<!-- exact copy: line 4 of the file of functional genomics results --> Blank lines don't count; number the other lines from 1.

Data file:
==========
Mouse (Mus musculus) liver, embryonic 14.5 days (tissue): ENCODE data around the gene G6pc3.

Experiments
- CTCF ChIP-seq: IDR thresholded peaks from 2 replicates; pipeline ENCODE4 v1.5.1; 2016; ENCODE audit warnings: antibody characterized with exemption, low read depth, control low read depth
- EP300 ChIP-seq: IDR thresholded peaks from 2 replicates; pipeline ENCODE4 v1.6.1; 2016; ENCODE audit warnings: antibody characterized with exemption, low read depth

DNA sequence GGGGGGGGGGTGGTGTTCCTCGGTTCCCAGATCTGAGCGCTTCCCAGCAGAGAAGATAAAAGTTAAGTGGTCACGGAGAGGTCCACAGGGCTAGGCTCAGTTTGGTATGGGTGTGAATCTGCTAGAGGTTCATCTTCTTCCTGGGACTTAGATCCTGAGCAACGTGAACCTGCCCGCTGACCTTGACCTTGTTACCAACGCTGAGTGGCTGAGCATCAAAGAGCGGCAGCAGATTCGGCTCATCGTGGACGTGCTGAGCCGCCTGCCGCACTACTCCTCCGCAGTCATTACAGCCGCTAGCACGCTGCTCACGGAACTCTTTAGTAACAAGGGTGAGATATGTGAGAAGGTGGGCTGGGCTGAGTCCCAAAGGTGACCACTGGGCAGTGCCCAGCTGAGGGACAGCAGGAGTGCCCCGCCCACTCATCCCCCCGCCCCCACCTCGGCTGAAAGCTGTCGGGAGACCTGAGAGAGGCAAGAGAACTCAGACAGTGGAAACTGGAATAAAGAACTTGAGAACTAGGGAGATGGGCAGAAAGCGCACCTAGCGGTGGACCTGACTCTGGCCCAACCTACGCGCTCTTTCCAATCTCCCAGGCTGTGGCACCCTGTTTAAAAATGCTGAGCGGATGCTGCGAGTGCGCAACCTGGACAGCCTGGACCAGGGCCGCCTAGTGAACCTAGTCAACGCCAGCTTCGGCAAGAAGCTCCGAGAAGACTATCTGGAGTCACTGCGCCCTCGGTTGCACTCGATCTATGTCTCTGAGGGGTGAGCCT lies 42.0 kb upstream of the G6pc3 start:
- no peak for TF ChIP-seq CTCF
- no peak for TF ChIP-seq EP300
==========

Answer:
- EP300 ChIP-seq: IDR thresholded peaks from 2 replicates; pipeline ENCODE4 v1.6.1; 2016; ENCODE audit warnings: antibody characterized with exemption, low read depth